Sex Education season 4 review: a crowded but satisfactory climax

sex education season 4 review
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In the final series, the students of Moordale find themselves on a brand new campus where inclusion and sex positivity reign. Read our Sex Education season 4 review here.

Review by Rose Morelli

Vulvas, virginity, venereal disease… if it’s awkward and pubescent, it will have had its moment on Sex Education, which is concluding after four seasons on Netflix.

In its final series, this spunky Netflix hit tries to cover an ambitious amount of ground, incorporating a whole host of new characters, settings and topics into its colourful world. Not entirely pulling it off, the show’s concluding moments feel claustrophobic at times, and was even cursory when breaching certain issues. However, despite its swollen ensemble, this fleshy show manages to reach a decent climax — even with the obstacles it sets for itself.

In this series, the students of Moordale have enrolled at the uber-progressive Cavendish College. The utopian, student-led campus is worlds away from their previous school, where abstention was policy and bullies ran rampant. Cavendish is modern, inclusive and sex-positive to the Nth degree: seemingly the perfect place for Eric (Ncuti Gatwa) to embrace his queer side, and Otis (Asa Butterfield) to deploy his sex therapy skills. Herein, we meet plenty of fresh new faces. 

sex education ncuti gatwa

Credit: Netflix

Maeve (Emma Mackey) is also now studying stateside, working under egotistical writer Thomas Molloy (Dan Levy) at a prestigious American school. Meanwhile, Otis’ sex-therapist mother, Jean (Gillian Anderson) is struggling to reconcile postnatal life with the sudden intrusion of her sister, Joanna (Lisa McGrillis). Some notable faces from previous series are missing without much explanation, but thankfully, it’s not too noticeable with so many new characters and stories to chew on.

Presenting a more dark and cerebral version of itself, the final season feels like the show has graduated from its own adolescence. Like any pubescent journey, the end product is a more controlled, refined version of its roots. The hammy teenage archetypes from series one have now developed into complex young adults, able to pull off more cynical, risqué thoughts and jokes. Even with its newfound darkness, the show’s looks are still saturated to perfection. With sets and costumes that spoke directly to their queer and Gen-Z audiences, the amped colour and verve stopped this from just becoming another dingy teen drama. 

The LGBTQ+ character research was also very maturely conducted, and steered with a smooth narrative hand. The high level of trans and non-binary representation in this series also showed great consideration, maintaining thoughtful dialogue that accurately reflected the realities of trans/non-binary life in the UK.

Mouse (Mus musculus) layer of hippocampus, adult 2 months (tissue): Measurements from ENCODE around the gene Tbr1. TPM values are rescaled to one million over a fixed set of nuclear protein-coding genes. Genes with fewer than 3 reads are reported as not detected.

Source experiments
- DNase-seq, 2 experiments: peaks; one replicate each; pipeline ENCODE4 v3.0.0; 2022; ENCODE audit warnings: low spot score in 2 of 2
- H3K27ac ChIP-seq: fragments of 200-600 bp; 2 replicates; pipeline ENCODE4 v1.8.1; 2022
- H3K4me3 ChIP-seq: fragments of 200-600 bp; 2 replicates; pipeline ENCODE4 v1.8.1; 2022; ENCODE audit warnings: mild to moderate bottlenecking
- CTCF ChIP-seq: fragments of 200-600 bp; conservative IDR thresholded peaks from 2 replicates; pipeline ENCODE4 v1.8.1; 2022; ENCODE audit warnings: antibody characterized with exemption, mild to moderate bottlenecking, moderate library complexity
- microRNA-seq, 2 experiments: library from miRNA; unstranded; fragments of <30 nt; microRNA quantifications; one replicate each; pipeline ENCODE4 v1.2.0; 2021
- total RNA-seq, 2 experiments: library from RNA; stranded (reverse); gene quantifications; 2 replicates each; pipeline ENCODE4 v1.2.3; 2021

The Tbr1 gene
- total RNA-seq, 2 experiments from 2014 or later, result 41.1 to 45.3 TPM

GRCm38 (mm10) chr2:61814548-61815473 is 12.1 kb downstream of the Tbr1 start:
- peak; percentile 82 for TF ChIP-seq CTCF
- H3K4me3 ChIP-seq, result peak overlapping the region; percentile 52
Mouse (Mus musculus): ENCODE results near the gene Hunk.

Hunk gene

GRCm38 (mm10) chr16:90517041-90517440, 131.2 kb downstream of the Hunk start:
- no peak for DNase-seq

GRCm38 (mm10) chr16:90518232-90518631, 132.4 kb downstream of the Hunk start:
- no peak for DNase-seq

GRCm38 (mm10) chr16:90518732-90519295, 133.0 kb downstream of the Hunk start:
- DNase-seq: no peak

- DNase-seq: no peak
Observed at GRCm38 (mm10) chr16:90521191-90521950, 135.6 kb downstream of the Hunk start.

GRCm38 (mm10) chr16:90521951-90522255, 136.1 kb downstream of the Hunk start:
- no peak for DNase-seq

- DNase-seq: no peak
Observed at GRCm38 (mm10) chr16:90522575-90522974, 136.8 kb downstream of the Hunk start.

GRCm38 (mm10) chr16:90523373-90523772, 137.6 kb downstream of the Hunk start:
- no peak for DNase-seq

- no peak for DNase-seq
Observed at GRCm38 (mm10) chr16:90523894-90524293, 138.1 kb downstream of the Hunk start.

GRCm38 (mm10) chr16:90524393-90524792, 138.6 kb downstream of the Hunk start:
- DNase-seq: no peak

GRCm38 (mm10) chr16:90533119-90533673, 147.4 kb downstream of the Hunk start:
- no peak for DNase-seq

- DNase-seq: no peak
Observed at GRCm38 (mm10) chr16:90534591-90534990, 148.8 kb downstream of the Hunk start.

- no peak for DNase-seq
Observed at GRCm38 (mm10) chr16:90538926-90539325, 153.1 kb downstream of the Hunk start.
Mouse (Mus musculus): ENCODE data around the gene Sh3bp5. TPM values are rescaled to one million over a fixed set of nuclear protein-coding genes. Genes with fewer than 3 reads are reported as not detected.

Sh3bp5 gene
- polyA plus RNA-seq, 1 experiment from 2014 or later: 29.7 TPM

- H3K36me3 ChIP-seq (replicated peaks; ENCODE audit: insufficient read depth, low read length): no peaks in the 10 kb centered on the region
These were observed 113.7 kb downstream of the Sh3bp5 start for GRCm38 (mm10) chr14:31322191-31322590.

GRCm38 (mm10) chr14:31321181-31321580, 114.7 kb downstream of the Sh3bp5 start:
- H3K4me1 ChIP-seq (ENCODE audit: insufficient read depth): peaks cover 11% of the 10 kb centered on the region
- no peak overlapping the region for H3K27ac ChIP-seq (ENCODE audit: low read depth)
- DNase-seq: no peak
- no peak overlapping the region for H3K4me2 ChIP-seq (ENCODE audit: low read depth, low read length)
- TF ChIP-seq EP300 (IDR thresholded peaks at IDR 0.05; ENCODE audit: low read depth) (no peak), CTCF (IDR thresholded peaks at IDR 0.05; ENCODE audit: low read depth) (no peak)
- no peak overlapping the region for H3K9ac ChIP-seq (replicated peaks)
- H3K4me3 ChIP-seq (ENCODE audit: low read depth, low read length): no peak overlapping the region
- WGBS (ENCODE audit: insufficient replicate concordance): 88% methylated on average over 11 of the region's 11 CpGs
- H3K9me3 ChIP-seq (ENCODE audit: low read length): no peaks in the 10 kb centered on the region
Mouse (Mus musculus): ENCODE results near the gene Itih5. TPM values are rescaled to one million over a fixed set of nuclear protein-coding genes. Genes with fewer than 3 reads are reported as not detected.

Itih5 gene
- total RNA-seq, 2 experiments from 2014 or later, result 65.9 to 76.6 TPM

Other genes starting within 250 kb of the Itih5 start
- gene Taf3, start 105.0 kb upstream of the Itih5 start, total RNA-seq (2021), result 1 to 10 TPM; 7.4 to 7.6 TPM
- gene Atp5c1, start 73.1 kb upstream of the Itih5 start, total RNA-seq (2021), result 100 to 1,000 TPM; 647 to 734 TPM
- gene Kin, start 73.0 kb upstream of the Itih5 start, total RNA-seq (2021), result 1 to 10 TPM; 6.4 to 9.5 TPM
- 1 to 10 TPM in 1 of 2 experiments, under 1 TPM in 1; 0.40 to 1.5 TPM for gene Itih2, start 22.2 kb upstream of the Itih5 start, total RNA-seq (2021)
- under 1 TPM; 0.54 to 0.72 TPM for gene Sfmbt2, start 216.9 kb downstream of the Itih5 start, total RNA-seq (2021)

The show has always relied on its strong core cast to deliver both jokes and tragedy, and the last season is no exception and there are some really strong, standout performances this season. As expected, the ensemble is largely carried by chronic scene-stealer (and our new Doctor Who!) Ncuti Gatwa: an undeniable star in the making, capable of conveying plight and boisterous comedy in one fell swoop. Emma Mackey also delivers a subtle but weighty performance as the precocious Maeve, and Mimi Keene puts her best comedic foot forward to show a wry, relatable side to queen-bee Ruby.

The major detriment of this series is its unmanaged breadth of issues. Notably a former praise point for the show, Sex Education’s enthusiasm for wide representation has now mutated into a bit of a narrative hindrance. Having written itself into an awkward corner at the end of series three, this series had to contend with both introducing and concluding several new settings and characters. That responsibility leaves a lot of the already established arcs feeling a little neglected, ending some issues and stories almost four years in the making on an often cursory tone.

While some issues— like the inaccessibility of trans and non-binary care on the NHS —are deftly handled, other issues also feel largely shoehorned in. Rushing through important topics like historic sexual abuse, controlling relationships and disabled inclusivity, some very capable cast members are also denied their moment to shine. Gillian Anderson is largely shortchanged this series, lumped with the uninspiring role of postnatal mother and weary sister. It’s a disappointing turn after four years of solid character-building.

Despite its flaws, however, this is a show that always has and continues to inject a net amount of good into the world, doing worthy work to dispel taboos and serve marginalised groups. Given its smash-hit success, I do hope we’ll see more shows like Sex Education in the future — particularly at a time when intolerance seems to be on the rise in Britain. I’m happy to take the occasional hammy list of social issues, as long as it means we get more television that uses unapologetic honesty to both educate and entertain. 

I probably could have done without the full-frontal dick pics in episode one, though. That was just puerile.

Sex Education season 4 is now streaming on Netflix. 

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